Beyond her busy days poring over medicines information and the latest pharmacy research, Jeanie says you can find her in literature of a different kind.
‘I run a book review blog – samstillreading.wordpress.com – so on a day off I’ll often be reading, writing, or both, preferably in a park on one of Perth’s many, many sunny days.
‘It keeps me busy and also in touch with the local book scene – I’m @samstillreading on Twitter and Instagram if you’re interested!’
Although she’s now happily furthering her career as Senior Pharmacist for Medicines Information, Jeanie says it was a brief exchange with West Australian footy royalty that sparked her pharmacy journey.
‘I’m a huge West Coast Eagles supporter and when I was 15 I met John Worsfold, who is a pharmacist, and basically made the decision to emulate him then and there.
‘I even told him on the spot so we both went bright red, hopefully he doesn’t remember!’
An hour is all it took for David Morton to commit to entering the world of hospital pharmacy.
‘It’s still very vivid for me, in my third-year placement at the Austin Hospital I was thrown in the mix with some really highly motivated pharmacists running the student program and it just felt right.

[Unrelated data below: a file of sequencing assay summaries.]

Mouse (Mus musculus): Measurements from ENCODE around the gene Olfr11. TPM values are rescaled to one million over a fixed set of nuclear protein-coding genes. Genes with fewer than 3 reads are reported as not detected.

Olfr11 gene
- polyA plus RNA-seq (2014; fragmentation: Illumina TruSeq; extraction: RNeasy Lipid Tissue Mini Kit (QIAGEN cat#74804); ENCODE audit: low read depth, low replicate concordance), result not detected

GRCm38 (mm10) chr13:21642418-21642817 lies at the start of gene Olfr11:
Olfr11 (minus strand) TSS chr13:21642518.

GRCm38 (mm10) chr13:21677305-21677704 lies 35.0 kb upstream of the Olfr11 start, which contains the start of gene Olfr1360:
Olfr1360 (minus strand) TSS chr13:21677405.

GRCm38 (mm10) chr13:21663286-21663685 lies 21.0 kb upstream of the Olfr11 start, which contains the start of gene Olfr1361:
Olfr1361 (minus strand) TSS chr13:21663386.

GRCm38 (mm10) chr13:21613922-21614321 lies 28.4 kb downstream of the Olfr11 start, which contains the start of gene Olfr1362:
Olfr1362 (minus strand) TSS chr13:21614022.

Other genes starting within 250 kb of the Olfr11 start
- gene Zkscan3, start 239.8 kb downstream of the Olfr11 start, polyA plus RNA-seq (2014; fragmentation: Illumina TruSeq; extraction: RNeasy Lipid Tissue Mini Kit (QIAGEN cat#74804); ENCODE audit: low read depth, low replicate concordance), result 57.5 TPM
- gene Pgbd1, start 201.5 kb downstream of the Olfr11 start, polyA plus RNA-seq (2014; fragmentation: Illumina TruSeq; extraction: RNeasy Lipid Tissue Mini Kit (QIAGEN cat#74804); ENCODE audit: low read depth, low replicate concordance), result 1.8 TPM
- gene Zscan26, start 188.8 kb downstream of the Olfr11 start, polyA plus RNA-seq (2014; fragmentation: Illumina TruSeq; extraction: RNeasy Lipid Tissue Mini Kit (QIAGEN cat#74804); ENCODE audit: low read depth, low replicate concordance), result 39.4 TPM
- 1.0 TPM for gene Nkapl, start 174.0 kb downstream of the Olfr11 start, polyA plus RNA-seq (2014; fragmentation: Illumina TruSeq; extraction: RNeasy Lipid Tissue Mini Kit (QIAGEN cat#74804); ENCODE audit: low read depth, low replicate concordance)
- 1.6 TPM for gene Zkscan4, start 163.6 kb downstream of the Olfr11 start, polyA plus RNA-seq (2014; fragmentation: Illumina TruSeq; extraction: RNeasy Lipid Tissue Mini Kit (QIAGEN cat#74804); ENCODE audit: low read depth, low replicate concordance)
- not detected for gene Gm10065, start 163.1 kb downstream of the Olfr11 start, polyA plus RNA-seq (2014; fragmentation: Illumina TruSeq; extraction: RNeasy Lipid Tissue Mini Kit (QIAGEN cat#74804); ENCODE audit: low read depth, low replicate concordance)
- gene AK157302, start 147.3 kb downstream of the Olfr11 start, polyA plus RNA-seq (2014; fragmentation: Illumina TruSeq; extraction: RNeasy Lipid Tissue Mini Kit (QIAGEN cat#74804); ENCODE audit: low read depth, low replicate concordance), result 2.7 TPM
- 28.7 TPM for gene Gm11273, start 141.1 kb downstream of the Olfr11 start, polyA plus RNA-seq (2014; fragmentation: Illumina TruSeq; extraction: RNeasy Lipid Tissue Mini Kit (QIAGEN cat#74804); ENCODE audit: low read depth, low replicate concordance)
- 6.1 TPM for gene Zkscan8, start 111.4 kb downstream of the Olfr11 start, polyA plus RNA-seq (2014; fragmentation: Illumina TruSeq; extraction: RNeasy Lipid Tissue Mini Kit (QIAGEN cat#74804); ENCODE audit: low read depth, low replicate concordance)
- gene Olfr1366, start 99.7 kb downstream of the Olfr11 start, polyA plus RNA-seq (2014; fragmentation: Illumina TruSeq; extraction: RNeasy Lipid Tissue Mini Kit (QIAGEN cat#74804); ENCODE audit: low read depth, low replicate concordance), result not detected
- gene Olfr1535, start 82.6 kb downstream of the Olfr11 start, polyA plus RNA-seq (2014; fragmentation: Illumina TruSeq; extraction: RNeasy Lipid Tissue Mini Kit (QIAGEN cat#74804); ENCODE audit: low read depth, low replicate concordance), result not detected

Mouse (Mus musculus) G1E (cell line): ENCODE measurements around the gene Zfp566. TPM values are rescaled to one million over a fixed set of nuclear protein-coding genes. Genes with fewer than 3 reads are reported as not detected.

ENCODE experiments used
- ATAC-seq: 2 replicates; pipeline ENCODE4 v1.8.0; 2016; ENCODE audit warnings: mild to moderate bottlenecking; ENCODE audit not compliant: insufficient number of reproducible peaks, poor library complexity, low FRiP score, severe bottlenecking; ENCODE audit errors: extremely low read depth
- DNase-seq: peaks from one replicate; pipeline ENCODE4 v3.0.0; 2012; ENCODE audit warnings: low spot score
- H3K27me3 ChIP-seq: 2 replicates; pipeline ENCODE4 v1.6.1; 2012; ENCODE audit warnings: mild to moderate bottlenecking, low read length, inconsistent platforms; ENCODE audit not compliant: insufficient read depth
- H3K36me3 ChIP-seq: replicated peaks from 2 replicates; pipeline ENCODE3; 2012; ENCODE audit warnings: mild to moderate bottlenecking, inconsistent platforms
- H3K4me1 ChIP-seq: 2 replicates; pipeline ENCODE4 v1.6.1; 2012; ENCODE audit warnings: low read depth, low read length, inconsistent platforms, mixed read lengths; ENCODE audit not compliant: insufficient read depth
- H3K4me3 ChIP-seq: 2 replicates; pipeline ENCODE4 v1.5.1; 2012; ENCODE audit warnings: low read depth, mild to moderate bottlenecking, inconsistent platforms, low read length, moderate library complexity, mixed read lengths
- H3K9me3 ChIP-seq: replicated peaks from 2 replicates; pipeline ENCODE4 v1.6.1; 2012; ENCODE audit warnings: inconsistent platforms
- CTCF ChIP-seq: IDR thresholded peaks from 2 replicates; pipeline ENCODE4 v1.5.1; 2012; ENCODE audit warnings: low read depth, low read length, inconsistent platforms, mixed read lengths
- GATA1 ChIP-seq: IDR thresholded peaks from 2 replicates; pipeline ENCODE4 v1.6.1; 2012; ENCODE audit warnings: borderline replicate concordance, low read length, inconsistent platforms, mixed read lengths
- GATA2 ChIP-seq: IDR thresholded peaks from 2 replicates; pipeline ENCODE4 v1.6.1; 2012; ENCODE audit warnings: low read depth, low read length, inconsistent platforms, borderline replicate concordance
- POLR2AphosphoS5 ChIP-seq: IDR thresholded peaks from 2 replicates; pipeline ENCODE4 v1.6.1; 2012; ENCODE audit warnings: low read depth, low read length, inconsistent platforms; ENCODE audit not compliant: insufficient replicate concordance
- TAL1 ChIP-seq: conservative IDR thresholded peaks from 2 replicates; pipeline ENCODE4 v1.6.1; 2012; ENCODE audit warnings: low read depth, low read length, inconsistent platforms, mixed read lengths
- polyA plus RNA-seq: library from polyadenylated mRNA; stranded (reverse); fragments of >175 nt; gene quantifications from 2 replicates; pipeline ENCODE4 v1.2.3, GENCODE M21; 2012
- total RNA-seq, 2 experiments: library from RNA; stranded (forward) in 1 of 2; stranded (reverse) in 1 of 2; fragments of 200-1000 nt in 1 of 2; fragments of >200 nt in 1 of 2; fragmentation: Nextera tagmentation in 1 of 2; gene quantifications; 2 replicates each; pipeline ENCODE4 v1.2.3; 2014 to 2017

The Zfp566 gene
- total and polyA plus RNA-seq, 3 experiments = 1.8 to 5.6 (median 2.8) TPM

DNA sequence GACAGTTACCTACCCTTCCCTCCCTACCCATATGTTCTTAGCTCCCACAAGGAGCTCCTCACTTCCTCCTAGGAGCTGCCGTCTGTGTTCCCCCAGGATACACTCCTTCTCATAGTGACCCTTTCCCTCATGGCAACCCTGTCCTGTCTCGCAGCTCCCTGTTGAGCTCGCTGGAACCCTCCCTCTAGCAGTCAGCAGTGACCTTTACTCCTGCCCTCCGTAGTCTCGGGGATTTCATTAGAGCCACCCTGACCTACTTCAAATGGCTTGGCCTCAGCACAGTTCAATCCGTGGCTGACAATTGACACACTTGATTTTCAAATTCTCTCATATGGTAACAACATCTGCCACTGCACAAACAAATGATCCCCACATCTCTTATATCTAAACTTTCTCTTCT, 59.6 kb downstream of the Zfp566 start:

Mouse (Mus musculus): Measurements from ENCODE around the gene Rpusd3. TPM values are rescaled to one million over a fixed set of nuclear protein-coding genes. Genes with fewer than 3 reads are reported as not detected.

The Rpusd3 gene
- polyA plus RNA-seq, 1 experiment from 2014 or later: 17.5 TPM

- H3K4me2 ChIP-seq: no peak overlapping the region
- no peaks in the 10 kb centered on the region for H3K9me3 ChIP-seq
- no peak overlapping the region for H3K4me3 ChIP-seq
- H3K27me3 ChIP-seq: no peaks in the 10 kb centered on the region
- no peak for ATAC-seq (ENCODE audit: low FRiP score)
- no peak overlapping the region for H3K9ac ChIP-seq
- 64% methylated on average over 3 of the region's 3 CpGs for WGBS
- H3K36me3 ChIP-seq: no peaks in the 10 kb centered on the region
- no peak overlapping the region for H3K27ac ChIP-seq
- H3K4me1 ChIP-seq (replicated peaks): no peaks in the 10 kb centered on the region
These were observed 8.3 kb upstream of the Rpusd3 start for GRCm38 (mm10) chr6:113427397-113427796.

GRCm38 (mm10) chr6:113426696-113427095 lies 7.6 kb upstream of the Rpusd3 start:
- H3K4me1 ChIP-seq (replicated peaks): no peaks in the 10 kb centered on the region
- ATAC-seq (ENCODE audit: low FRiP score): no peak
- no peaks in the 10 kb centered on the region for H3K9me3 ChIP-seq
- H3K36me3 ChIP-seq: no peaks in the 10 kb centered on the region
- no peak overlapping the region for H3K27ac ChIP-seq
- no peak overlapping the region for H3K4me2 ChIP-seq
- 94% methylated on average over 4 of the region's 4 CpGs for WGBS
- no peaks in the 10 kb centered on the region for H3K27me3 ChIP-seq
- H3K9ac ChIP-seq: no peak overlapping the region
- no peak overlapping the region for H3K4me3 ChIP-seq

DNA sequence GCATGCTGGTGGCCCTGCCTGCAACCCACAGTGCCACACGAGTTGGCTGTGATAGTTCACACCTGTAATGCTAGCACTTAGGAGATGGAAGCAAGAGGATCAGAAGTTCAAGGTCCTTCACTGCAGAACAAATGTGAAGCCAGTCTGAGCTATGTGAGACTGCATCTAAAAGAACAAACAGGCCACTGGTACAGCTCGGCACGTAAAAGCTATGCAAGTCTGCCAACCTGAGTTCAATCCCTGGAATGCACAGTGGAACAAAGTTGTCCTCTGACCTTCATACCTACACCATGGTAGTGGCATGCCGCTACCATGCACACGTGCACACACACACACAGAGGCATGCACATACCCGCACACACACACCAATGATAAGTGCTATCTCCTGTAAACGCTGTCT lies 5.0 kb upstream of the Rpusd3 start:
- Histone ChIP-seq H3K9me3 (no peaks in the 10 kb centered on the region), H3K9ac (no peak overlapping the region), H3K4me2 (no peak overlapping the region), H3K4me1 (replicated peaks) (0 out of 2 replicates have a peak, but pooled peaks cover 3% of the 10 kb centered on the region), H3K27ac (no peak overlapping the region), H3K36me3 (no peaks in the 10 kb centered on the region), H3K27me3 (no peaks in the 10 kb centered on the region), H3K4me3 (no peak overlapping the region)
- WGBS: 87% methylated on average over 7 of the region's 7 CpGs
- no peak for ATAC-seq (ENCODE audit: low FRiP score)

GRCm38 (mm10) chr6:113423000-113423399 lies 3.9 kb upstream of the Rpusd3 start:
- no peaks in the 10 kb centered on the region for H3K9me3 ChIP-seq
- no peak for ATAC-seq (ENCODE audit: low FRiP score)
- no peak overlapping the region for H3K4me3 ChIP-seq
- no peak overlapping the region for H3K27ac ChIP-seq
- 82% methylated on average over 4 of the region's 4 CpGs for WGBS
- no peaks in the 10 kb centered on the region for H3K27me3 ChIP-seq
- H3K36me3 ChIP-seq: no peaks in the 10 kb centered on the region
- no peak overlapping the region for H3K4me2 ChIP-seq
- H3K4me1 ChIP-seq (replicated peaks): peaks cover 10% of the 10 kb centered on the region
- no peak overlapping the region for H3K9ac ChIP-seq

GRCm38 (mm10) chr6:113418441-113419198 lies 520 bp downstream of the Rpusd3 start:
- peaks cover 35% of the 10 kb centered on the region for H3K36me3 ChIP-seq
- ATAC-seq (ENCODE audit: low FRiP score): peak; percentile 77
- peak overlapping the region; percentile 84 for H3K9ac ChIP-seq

‘I’d assumed I would end up in community pharmacy but the pace and the challenges of the hospital environment actually looked…fun.’
Following that moment, other turning points for David, who is currently the Director of Pharmacy at St John of God Bendigo Hospital, have been equally as spontaneous.
‘Five years ago I was a junior pharmacist in a team of 60 exceptional pharmacists. I wouldn’t have believed I’d be a hospital pharmacy manager today,’ he says.
‘My motto was, and still is, don’t predict too far in the future, enjoy what you’re doing at the time and if you do a good job opportunities will open up for you.’
Originally from Wangaratta, Victoria, David began his career at the Austin, then spent some time in Brisbane before his current role in Bendigo, a major centre in Victoria’s Goldfields region. He has thoroughly enjoyed all different settings.
‘What interests and drives me is in a city the size of Bendigo you can have a big impact on public health through influencing how pharmacy is managed, and this influence can have a wide-reaching impact on the community.’
‘For instance, we’ve completely changed our pharmacy provider model, setting a higher standard of clinical pharmacy services. This means country patients from central Victoria all the way up to the Murray, who access our service, can expect the same level of pharmaceutical care as metropolitan patients.
At the end of the day, David says his main motivation is found at home.
‘I’m a pretty new dad and my three-year-old and one-year-old keep me very busy.
‘My ideal Sunday usually involves a beer and the TV but these day’s it’s less likely to be the footy, and more likely to be ABC for Kids.’
For Emma Bartlett, variety is the crucial ingredient in her pharmacy career.
‘Integrating research and managing different roles in my everyday work really appeals to me,’ she says.
‘Hospital pharmacy – particularly in regional and remote area – is the perfect environment for staying on top of the latest developments in medicines management.’